December’s Job Numbers Were Massively Better Than Expected

U.S. employers added the most workers in 10 months as wage gains accelerated and labor-force participation jumped, reflecting a robust job market that nevertheless faces mounting risks in 2019.

Nonfarm payrolls increased by 312,000 in December, easily topping all forecasts, after an upwardly revised 176,000 gain the prior month, a Labor Department report showed Friday. Average hourly earnings rose 3.2 percent from a year earlier, more than projected and matching the fastest pace since 2009. Meanwhile, the jobless rate rose from a five-decade low to 3.9 percent, reflecting more people actively seeking work.

The hiring and wage gains will support consumer spending and offer some respite after a spate of weak economic data and cuts in corporate revenue forecasts fueled stock-market jitters. Still, it may be hard to replicate such labor-market strength in 2019 amid the U.S.-China tariff war, softening manufacturing, a housing slowdown and a projected cooling in global growth.

Federal Reserve Chairman Jerome Powell is scheduled to speak later Friday morning in Atlanta. While the report is in line with the Fed’s view of a healthy job market and officials last month penciled in two interest-rate hikes for 2019, the central bank may need more evidence of strength before moving forward with the next increase following four in 2018.

Before Friday’s report, investors had begun betting that policy makers will instead end up cutting borrowing costs.

The figures brought the 2018 payrolls gain to 2.64 million. Economists expect the pace of gains will ease this year, consistent with their forecasts that gross domestic product growth will moderate amid the trade war and a fading boost from the Trump administration’s tax cuts.

Broad Strength

The labor strength spanned most industries, including the biggest gain in construction since February, and the most manufacturing jobs added in a year. Private service providers boosted payrolls by 227,000, the most in more than a year, amid gains in education and health services, leisure and hospitality, and retail.

While the unemployment rate increased to a five-month high, it may not be much of a concern because the participation rate rose to 63.1 percent — the highest since September 2017 — from 62.9 percent. The jobless rate remains well below the level that central bankers consider sustainable in the long run.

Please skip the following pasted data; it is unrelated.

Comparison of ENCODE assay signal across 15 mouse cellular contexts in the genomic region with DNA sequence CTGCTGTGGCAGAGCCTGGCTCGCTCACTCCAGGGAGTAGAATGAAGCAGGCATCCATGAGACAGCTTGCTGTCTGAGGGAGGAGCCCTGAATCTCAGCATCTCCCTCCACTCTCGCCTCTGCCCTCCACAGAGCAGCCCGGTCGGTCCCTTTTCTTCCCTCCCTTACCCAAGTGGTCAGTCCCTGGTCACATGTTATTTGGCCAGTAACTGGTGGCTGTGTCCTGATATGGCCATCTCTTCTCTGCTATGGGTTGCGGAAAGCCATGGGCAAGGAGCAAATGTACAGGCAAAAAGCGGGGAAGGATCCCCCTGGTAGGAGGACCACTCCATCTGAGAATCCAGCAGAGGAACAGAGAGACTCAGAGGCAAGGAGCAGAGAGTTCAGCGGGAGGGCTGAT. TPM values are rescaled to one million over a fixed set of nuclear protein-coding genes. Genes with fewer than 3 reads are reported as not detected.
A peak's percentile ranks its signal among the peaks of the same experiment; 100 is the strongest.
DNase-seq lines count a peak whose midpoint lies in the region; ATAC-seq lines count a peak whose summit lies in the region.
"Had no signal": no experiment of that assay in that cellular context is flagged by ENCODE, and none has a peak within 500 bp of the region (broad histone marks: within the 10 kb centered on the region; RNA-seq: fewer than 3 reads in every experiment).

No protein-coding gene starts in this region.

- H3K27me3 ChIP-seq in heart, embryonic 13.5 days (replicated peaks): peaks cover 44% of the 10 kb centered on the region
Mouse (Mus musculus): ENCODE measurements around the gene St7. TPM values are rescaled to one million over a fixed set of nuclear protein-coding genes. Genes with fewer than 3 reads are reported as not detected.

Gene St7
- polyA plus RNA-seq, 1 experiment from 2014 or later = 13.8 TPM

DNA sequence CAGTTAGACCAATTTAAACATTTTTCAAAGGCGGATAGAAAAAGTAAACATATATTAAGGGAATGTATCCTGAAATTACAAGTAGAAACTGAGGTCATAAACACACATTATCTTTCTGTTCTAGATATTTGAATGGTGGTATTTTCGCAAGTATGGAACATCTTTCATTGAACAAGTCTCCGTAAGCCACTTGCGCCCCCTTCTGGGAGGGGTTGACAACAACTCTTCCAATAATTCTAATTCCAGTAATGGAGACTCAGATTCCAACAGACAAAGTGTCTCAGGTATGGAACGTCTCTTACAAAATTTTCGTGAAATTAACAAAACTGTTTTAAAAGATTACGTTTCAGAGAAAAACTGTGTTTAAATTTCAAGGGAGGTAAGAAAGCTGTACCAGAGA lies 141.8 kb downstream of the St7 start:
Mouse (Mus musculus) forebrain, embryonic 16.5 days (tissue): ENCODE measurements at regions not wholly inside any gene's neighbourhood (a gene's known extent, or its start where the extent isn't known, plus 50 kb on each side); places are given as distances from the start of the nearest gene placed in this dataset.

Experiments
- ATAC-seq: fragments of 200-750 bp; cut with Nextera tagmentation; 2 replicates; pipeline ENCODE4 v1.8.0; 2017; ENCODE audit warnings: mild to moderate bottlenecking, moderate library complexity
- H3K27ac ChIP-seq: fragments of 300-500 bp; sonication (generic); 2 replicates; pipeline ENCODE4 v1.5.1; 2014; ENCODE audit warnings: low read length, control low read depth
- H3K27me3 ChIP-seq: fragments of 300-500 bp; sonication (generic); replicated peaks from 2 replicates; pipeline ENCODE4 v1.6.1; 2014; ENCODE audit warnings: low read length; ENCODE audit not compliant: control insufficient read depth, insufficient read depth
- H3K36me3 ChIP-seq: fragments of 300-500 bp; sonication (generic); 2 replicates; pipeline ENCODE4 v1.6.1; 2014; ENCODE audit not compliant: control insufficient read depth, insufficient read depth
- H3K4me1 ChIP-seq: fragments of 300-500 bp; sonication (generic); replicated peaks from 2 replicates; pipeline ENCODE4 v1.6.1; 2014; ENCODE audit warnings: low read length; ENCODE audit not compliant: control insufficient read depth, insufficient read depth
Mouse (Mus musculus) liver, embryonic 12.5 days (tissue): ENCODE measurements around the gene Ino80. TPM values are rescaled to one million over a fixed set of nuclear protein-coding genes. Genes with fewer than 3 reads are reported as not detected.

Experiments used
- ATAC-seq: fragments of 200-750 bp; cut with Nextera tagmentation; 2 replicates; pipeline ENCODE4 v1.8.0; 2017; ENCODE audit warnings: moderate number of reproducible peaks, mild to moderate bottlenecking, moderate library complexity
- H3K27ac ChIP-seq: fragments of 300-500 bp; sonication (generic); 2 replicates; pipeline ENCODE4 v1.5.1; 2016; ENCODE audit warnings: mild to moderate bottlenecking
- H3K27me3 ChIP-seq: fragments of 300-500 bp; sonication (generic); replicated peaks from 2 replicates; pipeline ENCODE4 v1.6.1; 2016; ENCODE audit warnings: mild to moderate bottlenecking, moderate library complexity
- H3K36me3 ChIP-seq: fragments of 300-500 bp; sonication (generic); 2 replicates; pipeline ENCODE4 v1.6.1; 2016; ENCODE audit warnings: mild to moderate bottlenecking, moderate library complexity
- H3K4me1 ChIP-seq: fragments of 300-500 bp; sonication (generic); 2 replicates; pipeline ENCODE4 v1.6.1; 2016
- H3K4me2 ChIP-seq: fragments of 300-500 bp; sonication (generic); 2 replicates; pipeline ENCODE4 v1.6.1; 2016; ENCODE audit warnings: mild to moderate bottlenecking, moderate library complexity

Average hourly earnings for all private workers rose 0.4 percent from the prior month following a 0.2 percent gain, the report showed. The annual increase followed a 3.1 percent advance.

Another measure, average hourly earnings for production and non- supervisory workers, increased 3.3 percent from a year earlier.While worker pay has risen very gradually during most of the economic expansion, companies have been competing more vigorously in recent months to attract and retain workers.

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Private payrolls rose by 301,000, well above the median estimate of 185,000. Government payrolls increased by 11,000. The employment-population ratio, another broad gauge of labor-market health, was unchanged at 60.6 percent. The average workweek increased to 34.5 hours from 34.4 hours in the prior month; a shorter workweek has the effect of boosting average hourly pay. The U-6, or underemployment rate, was unchanged at 7.6 percent. This measure includes part-time workers who want a full-time job and people who are less active in seeking work. In annual revisions to data based on the household survey, the unemployment rate for October was increased to 3.8 percent from 3.7 percent. Labor Department economic releases are proceeding as scheduled, as the agency isn’t part of the partial federal- government shutdown.

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How Could You Impeach a President as Successful as Me, Trump Asks

(WASHINGTON) — President Donald Trump pushed back Friday against some Democrats’ calls to impeach him, saying they’re only seeking impeachment because they know they can’t win the White House in 2020.“How do you impeach a president who has won perhaps the greatest election of all time, done nothing wrong” and has had the “most successful two years of any president,” Trump tweeted. He said he’s “the most popular Republican in party history.”

House Speaker Nancy Pelosi has been cautious about whether her new Democratic majority would ever impeach Trump, but at least two of her members are ready to move forward. California Rep. Brad Sherman and Texas Rep. Al Green introduced articles of impeachment against Trump on Thursday, the first day of the new Congress.

Sherman and Green pushed to impeach Trump in 2017 and 2018 but the House blocked those resolutions twice, with the help of Democrats who said the effort was premature. Pelosi hasn’t ruled out impeachment but has called it a “divisive activity” that needs support from both parties.She and House Judiciary Committee Chairman Jerrold Nadler, D-N.Y., have said they want to wait for the outcome of special counsel Robert Mueller’s investigation into Russia’s meddling in the 2016 election and contacts with the Trump campaign.Trump said his campaign did not collude with Russia.”They only want to impeach me because they know they can’t win in 2020, too much success!” Trump tweeted.

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Ellen DeGeneres Says She Wants Kevin Hart to Be the Oscars Host Despite Homophobic Comments